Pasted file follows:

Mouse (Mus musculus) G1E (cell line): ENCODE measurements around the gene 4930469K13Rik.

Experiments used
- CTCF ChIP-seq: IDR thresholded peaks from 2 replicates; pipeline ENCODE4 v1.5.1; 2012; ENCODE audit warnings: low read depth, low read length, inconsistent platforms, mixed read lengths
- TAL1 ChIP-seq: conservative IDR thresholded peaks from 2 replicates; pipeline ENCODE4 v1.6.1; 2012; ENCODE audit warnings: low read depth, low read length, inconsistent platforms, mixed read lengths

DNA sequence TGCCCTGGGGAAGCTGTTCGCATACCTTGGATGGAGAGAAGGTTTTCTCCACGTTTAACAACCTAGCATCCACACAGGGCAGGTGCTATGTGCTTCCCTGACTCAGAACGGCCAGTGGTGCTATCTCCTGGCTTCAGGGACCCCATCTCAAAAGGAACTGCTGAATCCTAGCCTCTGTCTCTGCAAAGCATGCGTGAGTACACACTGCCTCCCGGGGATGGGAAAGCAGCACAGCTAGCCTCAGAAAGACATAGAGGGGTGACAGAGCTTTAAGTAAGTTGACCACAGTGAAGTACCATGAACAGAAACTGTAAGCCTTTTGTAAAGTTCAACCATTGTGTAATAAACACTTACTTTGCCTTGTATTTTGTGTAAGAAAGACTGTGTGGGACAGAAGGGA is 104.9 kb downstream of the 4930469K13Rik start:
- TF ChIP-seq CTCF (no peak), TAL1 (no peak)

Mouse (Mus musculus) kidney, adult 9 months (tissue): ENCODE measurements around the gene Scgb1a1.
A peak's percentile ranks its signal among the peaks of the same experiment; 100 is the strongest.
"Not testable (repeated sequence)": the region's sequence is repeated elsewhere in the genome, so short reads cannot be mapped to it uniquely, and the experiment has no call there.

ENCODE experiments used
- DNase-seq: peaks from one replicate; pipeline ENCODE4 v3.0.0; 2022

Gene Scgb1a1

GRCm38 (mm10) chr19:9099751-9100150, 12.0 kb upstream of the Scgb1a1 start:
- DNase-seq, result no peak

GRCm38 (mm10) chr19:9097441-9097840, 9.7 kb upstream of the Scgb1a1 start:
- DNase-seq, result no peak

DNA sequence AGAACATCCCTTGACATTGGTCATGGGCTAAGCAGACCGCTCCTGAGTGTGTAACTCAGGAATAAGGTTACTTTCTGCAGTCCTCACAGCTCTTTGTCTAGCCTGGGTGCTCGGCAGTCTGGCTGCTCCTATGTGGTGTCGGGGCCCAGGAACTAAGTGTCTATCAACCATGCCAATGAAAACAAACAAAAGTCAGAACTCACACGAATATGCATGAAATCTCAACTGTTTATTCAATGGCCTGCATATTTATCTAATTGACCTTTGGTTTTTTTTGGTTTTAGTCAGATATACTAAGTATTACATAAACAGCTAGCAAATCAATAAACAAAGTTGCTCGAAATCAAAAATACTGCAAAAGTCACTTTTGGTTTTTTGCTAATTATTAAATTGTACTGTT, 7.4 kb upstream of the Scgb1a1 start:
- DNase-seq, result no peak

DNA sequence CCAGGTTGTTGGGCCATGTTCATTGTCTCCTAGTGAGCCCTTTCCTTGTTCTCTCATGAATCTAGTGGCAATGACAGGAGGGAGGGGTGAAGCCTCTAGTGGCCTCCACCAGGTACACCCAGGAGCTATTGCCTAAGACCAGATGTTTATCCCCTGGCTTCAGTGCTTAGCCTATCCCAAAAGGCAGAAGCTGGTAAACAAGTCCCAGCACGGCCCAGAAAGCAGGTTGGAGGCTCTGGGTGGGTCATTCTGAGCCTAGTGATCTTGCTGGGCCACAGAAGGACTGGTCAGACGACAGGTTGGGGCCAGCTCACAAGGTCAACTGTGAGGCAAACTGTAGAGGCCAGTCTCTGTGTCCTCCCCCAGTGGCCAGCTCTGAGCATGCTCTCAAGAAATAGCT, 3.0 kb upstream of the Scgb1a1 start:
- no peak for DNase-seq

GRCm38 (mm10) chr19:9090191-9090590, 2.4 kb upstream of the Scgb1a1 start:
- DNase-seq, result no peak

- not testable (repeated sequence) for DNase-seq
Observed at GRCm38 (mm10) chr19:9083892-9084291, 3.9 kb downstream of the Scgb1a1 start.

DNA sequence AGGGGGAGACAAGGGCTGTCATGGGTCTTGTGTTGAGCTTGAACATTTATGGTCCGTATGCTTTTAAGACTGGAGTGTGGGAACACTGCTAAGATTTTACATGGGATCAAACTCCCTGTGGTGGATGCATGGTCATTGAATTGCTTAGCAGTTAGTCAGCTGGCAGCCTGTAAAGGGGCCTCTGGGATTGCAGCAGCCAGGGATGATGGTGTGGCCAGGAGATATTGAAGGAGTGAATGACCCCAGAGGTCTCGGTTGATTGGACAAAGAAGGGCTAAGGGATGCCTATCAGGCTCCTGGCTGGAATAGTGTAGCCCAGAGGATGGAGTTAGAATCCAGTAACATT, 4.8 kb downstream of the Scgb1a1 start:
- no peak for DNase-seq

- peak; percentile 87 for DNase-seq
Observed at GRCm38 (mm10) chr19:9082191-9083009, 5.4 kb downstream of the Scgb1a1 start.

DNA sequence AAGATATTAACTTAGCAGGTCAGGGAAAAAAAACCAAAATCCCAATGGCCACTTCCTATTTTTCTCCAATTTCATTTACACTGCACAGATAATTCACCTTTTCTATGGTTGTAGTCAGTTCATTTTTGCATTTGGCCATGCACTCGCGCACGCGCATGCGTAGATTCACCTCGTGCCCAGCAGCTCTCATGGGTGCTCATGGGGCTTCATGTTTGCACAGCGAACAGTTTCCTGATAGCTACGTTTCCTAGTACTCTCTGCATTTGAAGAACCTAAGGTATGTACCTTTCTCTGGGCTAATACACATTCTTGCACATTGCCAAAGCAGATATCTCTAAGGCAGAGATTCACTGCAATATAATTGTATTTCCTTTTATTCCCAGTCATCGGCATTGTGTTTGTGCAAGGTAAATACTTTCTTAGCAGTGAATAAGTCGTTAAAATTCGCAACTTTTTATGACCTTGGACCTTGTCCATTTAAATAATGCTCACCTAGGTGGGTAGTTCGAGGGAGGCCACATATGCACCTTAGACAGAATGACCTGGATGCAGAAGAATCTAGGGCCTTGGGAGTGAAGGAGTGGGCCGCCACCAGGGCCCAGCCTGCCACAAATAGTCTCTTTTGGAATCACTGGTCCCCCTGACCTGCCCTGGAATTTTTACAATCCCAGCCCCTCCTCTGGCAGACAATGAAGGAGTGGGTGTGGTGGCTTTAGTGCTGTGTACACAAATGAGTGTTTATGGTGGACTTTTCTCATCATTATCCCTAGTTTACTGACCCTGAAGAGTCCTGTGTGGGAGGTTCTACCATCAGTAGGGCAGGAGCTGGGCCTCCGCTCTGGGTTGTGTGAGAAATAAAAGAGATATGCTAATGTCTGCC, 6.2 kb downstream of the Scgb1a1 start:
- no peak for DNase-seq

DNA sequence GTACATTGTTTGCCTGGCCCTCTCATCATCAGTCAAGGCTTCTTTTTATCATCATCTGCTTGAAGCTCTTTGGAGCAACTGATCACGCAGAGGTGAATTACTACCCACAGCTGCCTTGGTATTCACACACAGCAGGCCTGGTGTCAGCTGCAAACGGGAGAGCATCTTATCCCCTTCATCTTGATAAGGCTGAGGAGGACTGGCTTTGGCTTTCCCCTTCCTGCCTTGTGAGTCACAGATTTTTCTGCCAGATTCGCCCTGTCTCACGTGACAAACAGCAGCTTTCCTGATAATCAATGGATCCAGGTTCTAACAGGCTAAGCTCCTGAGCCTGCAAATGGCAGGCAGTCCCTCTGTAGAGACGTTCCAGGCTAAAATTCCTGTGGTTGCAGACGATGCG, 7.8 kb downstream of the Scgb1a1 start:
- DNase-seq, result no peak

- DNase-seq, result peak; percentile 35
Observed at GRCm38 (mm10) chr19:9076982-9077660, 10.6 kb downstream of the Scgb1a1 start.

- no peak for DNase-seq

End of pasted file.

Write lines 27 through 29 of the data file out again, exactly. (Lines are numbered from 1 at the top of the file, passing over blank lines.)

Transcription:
- peak; percentile 87 for DNase-seq
Observed at GRCm38 (mm10) chr19:9082191-9083009, 5.4 kb downstream of the Scgb1a1 start.

DNA sequence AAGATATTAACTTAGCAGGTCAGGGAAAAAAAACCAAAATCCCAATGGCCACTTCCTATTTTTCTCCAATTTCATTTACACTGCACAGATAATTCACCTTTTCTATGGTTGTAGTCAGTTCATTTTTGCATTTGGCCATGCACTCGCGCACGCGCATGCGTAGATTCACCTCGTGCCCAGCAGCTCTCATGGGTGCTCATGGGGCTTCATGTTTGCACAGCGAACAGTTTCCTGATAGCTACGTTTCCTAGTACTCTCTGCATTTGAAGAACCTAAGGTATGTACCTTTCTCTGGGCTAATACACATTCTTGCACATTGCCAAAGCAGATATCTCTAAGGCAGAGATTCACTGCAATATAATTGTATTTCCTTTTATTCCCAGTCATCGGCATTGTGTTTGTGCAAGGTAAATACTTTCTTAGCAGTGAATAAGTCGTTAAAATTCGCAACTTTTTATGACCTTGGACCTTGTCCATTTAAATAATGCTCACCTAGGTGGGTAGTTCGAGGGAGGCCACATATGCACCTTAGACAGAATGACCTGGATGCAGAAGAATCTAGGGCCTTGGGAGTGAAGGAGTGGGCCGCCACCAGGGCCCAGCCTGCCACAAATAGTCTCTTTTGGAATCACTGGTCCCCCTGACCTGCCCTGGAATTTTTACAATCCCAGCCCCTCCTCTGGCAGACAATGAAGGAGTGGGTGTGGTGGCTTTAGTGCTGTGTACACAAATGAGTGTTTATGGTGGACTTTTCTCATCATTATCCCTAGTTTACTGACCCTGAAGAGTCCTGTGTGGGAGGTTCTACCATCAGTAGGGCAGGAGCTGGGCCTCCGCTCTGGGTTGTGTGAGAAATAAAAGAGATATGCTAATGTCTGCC, 6.2 kb downstream of the Scgb1a1 start: